Stephanie Wise: I think just for me it’s that it’s more organic, it’s more of an organic interaction rather than feeling like I need to constantly keep a presence going that I had before.
Bjork Ostrom: Yep. That’s great. One of the things that I did, it’s from this book called Designing Your Life, and they have you chart out all the things that you’re doing in a day, and there’s this little speedometer, and it says, “Did that deplete your tank or did it fill your tank?”
Bjork Ostrom: I think there’s all sorts of activities that we could keep track of with any creative endeavor, whether that’s time on social media or creating a blog post or taking photographs. I have a friend who had a blog, and he said, “I realized that I just hated taking photographs.” He’s like, “And that’s when I realized the food blog wasn’t for me.”
Bjork Ostrom: There are other people who love that. They would do photography all day long, and I think that self-reflection piece is really important to really understand who you are and how that relates to the work that you’re doing. For me personally, it’s like I feel depleted when I use social media, and so what are the ways that we can build an online business where I’m not spending a bunch of time on social media? Whereas for Lindsay, she finds inspiration, and obviously there’s things that she needs to be intentional about with spending time on Instagram.
Bjork Ostrom: She’ll talk about having to unfollow a certain account because of how it makes her feel or something like that but also finds inspiration and creates beauty from that inspiration. So for her that’s a really good place for her. So it sounds like in this year for you, you were able to do some of that reflection and say, “Okay, what do I want to take with me as I start things back up again and start to lean into this a little bit more?”
Bjork Ostrom: So what has that been like for you as you’ve started, so you had this year. A couple posts in-between, those obligations, but then you made this decision to come back into it. You spoke to that a little bit, but can you talk about the reason why? What is it now moving forward, the intention for your blog moving forward?
Stephanie Wise: Yeah. So yeah, I think I just came to a point where I felt like I needed to make another decision deciding, “I really do miss this. I really want to get back into it, but again, I want to do it on my own terms. It was funny. I felt like I had to re … It was like learning how to ride a bike again a little bit trying to get that first post back up, being like, ”Oh, yeah. I sort of remember doing all these things, but I don’t really remember how this worked," and just trying to re-acclimate myself. So much has changed too. It’s so funny. I feel like a dinosaur being like…
Bjork Ostrom: It’s like eight months. Yeah.
Stephanie Wise: Yeah, I know. It’s been like no time, but at the same time I mean…
Bjork Ostrom: It moves so quickly. Yep.
Stephanie Wise: … changes so quickly. So just trying to catch up with all that, but yeah, so I think … Anyway, I just decided to just give it a shot, and I posted a recipe for cinnamon rolls because I really wanted to make them and they were delicious, and I was like, “Okay, I feel inspired to post this.”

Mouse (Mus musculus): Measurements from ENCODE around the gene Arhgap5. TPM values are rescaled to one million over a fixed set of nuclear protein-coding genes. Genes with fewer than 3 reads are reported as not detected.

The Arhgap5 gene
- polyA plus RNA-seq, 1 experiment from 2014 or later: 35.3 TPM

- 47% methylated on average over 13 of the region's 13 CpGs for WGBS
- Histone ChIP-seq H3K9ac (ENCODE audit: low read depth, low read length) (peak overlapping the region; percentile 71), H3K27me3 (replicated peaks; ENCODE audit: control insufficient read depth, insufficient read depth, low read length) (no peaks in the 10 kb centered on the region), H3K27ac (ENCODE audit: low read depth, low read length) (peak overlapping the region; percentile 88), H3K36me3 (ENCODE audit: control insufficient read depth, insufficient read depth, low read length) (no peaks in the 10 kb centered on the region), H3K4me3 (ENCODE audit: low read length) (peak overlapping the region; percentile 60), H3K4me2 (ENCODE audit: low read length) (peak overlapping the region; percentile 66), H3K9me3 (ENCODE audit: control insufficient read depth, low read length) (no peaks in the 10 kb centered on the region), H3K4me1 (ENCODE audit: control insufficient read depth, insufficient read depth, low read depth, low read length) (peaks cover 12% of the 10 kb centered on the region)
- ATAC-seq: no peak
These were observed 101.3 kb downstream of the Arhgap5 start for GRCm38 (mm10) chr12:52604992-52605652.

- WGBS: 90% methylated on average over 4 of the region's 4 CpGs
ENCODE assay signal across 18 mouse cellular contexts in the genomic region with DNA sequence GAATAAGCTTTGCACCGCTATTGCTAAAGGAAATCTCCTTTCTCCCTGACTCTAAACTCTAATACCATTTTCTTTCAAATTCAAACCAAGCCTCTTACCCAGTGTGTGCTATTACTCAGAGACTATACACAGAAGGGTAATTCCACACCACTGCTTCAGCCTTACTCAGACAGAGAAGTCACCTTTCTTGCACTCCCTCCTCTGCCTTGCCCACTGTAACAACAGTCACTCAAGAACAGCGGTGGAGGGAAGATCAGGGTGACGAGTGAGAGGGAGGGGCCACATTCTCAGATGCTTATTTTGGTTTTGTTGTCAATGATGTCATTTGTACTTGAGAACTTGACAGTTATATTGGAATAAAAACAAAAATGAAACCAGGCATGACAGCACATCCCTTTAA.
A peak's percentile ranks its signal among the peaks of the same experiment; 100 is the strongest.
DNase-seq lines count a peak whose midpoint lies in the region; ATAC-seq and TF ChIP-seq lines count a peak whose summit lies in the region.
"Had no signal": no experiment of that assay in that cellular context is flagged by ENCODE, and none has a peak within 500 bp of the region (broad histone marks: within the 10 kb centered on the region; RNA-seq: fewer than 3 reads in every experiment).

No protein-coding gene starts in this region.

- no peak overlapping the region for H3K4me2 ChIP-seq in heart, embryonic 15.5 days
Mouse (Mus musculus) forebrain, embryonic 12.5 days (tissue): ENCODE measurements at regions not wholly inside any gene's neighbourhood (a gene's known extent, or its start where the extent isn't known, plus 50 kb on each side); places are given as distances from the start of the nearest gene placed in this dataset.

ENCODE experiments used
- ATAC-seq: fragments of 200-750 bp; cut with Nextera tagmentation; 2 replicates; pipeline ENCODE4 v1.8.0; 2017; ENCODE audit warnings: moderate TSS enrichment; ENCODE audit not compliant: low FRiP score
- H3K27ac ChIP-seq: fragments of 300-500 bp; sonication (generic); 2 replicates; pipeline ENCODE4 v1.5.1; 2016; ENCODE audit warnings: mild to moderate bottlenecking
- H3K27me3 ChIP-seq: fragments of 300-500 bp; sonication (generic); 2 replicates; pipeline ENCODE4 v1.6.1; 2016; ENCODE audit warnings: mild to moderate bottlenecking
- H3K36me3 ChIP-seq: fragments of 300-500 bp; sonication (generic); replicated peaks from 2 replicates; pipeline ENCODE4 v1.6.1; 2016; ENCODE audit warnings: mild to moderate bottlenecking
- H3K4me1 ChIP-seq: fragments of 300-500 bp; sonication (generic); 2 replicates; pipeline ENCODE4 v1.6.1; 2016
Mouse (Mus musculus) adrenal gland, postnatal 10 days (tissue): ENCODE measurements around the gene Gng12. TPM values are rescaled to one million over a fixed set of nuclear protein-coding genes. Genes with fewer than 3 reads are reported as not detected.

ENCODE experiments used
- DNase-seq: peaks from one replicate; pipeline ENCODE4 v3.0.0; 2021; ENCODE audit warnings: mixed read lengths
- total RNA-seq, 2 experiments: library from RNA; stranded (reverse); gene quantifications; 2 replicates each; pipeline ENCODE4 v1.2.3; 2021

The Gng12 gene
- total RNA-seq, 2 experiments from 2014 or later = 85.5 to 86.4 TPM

Stephanie Wise: That was a scary moment for me in some ways too because I mean, I don’t know, I guess I just … I think it’s because I put so much of myself into my blog and it’s such a part of who I am that to go back and type a post in any other way, it’s like, “Okay, you just put a post out on the internet along with the millions of other content out there. It’s not a big deal.” But to me it’s like bringing myself back into this fold, and “How are people going to react or how am I going to feel about it? Is this the right decision? Did I think this through enough,” kind of thing.
Stephanie Wise: I think going into it with the new mindset that I have was really helpful for me, and then the encouragement that I had from the people close to me going back into it the way that I did.
Bjork Ostrom: Yeah. Yeah, absolutely. One of the things that is interesting as you read through that post where you talk about this Girl Versus Dough 2.0 and then share that recipe as well is kind of setting that expectation of, “Here’s what it’s going to look like moving forward. It’s not like I’m going to post every Monday, Wednesday, Friday, and I’m going to be doing this,” like you said, “more on my terms and doing it for reasons that bring me joy.”
Bjork Ostrom: I think that is also important to point out because I think sometimes we can think that we have to be doing something because we are serving a greater metric, whether that be traffic or social media or brand sponsorships or whatever that might be, and that is 100% awesome, if that’s a path that you want to go down. But there’s lots of people that play basketball and they do it because they love it, not because they want to boost their stats in order to get featured on ESPNs or Sport Center Top 10.
Bjork Ostrom: The other thing that I think is interesting and worth talking about and would love to dig into a little bit is this idea of we talk about the American dream, and obviously that phrase applies to anybody. We have people that listen to this from all around the world, but for those that aren’t familiar with it, the American dream being this perfect painting, fairy tale ending kind of story of you grow up, you have kids, you have a dog, you have a white picket fence, and a nice house, and that’s what people say, “Hey, the American dream.”